Cardiac Catheterization Lab
Interventional Cardiology Procedures, Including Arrhythmia Treatments
For many patients suffering from heart disease, care begins in our Cardiac Catheterization Lab. Working closely with referring physicians, the Providence St. Peter’s Emergency Department
and other dedicated Emergency Departments in our service area – skilled cardiologists and cardiac care teams offer the most effective treatments and superior results.
What is Cardiac Catheterization?
Cardiac catheterization is a procedure used to diagnose and treat cardiovascular conditions.
During cardiac catheterization, a long, thin, flexible tube called a catheter is inserted into the blood vessels through your wrist, neck or groin and threaded into your heart. Using the catheter, your doctor can do diagnostic tests and perform minimally invasive procedures to open restricted coronary arteries or treat certain forms of heart arrhythmia
Cardiac Catheterization Treatments
Minimally invasive cardiology procedures include:
Thrombolysis involves the administration of drugs to dissolve blood clots that are blocking blood flow through a coronary artery. Catheters allow doctors to deliver the drugs directly to the affected area.
This procedure uses balloon dilation to open heart vessels affected by plaque build up. During angioplasty, a catheter delivers a tiny, temporary balloon to the clogged artery where it’s inflated, widening the affected vessels and restoring blood flow. Angioplasty is often combined with stent placement.
Stents are small wire-mesh tubes often used to keep arteries open following an angioplasty. At Providence St. Peter, our cardiologists use drug-eluting stents (DES) to help prevent re-clogging and reduce the need for additional procedures or surgeries.
Similar to angioplasty, this procedure is used to open blocked coronary arteries, but utilizes a rotating or cutting device to remove plaque. Atherectomy may be combined with angioplasty, or may be used to treat areas where angioplasty and stenting can’t be performed.
Intravascular Ultrasound (IVUS)
During IVUS, a small ultrasound device is attached to the top of the catheter. This device uses high-frequency sound waves to produce cross-sectional images of the arteries. IVUS is typically used in combination with procedures, such as angioplasty and stenting, to provide physicians a more precise view of blocked vessels and stent placement.
This procedure uses a wire device to accurately measure the blood flow and blood pressure of specific locations within the coronary arteries. Also referred to as Fractional Flow Reserve (or FFR), this measurement can help determine the overall significance of a blockage and the best options for treatment.
Treating Chronic Total Occlusions with Percutaneous Coronary Intervention (PCI)
PCI combines angioplasty and stent placement to clear complete blockages in coronary arteries. To help reduce the risks associated with major surgery, Providence offers PCI as an effective alternative to coronary artery bypass graft (CABG) for treating chronic total occlusions (CTO). Talk to your doctor to learn if this option is right for you.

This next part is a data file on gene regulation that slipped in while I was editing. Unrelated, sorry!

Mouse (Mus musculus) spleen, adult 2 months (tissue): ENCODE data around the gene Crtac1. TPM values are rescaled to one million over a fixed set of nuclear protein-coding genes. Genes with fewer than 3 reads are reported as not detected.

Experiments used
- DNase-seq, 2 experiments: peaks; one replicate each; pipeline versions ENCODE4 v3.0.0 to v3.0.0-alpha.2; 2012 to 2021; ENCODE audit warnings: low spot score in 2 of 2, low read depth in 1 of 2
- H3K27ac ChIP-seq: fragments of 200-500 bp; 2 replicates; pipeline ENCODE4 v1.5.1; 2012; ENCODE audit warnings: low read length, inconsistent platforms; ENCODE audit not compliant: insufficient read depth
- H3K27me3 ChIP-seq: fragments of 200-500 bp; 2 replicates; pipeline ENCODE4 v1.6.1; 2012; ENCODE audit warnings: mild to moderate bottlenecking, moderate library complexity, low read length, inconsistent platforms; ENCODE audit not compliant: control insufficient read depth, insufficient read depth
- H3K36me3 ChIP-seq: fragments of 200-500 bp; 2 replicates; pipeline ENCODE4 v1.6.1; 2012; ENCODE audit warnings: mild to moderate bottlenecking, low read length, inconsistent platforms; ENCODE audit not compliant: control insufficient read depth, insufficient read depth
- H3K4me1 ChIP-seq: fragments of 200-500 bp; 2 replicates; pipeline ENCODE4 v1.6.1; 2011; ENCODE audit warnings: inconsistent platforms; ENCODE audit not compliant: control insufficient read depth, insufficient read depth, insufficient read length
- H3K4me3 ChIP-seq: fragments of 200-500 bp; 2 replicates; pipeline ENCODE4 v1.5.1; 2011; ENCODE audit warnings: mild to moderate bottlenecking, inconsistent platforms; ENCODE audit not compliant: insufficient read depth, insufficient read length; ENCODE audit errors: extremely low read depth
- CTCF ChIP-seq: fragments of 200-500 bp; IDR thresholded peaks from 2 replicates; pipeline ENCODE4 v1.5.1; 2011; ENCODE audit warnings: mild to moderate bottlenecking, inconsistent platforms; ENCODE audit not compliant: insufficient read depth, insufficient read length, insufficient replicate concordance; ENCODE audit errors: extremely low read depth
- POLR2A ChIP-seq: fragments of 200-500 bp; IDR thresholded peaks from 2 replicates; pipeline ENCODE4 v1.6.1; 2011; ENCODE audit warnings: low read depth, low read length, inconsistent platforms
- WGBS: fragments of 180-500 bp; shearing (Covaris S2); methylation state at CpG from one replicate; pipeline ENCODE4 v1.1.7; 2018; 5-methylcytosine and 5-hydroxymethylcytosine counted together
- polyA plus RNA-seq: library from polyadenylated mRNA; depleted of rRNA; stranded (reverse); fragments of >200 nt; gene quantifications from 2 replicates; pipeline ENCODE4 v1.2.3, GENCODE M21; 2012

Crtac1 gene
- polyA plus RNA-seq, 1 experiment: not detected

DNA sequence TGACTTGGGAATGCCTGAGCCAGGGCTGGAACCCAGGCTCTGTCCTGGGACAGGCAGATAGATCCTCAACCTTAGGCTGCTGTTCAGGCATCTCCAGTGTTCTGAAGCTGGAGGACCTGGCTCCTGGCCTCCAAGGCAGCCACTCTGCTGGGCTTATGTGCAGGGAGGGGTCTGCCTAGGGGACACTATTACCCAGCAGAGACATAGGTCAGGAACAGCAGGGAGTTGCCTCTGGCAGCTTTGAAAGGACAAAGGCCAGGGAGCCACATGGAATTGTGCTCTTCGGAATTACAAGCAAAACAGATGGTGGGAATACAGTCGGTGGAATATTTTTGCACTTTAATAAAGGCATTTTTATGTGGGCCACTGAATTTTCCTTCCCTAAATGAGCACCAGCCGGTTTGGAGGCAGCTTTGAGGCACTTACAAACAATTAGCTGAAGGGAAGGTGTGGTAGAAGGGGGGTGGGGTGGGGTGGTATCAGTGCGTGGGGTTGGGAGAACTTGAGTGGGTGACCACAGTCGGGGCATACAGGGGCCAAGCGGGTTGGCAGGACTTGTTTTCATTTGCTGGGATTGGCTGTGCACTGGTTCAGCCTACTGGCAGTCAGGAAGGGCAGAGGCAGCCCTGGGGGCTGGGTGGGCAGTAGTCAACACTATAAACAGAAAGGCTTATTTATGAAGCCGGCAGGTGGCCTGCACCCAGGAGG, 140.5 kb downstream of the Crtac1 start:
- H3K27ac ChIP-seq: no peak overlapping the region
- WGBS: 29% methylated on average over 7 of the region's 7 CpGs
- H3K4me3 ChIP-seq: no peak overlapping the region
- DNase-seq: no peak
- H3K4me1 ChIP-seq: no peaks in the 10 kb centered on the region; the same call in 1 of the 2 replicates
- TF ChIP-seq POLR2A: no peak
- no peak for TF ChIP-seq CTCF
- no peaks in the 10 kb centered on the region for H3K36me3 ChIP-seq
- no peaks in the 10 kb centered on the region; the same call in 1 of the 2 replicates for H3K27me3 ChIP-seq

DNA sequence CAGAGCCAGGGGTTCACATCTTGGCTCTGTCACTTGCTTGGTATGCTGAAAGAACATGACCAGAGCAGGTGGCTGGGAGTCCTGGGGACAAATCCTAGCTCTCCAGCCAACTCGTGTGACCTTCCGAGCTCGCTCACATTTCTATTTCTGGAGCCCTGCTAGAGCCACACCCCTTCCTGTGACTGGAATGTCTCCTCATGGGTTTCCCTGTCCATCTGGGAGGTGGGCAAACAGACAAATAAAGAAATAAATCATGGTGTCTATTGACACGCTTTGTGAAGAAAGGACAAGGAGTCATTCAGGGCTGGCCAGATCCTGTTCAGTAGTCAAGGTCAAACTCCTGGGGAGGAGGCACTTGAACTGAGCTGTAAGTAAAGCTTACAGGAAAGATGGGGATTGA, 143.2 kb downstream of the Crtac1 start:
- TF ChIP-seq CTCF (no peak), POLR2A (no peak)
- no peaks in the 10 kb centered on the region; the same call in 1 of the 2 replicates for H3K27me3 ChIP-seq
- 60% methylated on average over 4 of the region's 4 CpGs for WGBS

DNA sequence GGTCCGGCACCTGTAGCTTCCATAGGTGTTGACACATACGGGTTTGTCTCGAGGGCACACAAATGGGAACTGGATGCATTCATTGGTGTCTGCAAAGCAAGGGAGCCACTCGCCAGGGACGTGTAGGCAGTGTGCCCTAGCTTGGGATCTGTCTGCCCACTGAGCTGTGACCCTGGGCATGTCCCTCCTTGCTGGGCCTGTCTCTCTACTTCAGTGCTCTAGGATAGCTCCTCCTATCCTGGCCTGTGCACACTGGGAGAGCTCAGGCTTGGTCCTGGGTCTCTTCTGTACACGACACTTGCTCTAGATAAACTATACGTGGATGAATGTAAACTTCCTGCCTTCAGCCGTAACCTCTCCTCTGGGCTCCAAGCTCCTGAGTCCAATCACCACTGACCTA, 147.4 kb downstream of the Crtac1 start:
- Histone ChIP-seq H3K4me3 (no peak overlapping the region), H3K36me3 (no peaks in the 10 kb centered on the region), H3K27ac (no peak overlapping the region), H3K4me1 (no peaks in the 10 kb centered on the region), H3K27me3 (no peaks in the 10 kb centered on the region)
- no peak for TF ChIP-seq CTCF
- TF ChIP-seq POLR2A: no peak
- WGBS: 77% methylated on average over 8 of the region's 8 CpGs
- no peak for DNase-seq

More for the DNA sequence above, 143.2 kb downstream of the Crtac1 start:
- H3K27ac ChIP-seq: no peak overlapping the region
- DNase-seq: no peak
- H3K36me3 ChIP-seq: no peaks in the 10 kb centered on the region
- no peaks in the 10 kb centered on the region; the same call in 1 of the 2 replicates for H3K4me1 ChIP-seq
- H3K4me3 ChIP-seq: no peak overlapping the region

Radial Access PCI
During radial access PCI, the catheter is inserted through the radial artery in your wrist to access your heart. This method is considered less-invasive and lower-risk than femoral artery access (via the groin) by reducing recovery time and minimizing the potential for bleeding complications and nerve damage at the entry site.
Based on your health history, blood flow in your radial artery, disease location or type of condition, your doctor will help you decide if you are a good candidate for radial access PCI.
Electrophysiology Lab for Heart Rhythm Treatment
The committed staff at the Electrophysiology Lab offers comprehensive care and a variety of minimally invasive procedures to treat patients diagnosed with atrial fibrillation
, ventricular tachycardia, flutters and other heart arrhythmias.
During treatment, a catheter delivers radio frequency energy to the area of the heart that’s causing abnormal rhythm. It’s then cauterized, destroying the small, problematic areas of the heart tissue, which stops the abnormal rhythm in most cases.
Intracardiac Echocardiogram (ICE)
While traditional echocardiography uses ultrasound waves to gather images of the heart from outside the chest wall – for more detailed and comprehensive images your physician may suggest ICE, which uses ultrasound waves to produce pictures of the heart from within the heart, via a catheter.
Biventricular pacing “resynchronizes” the timing of the electrical impulses of the heart. This form of therapy uses a pacemaker implanted under the skin and designed specifically to improve ventricular function in patients who have congestive heart failure.
Also referred to as implantable cardioverter defibrillator (ICD)
, this small implant constantly monitors the heartbeat. When the heart begins fibrillation (fast or slow twitching of cardiac muscle fibers) the ICD delivers a shock to restore the heart’s normal rhythm.
A pacemaker is a small device implanted under the skin to help stimulate and pace the heart. Pacemakers are typically used for patients who have a dangerously slow natural heart rate.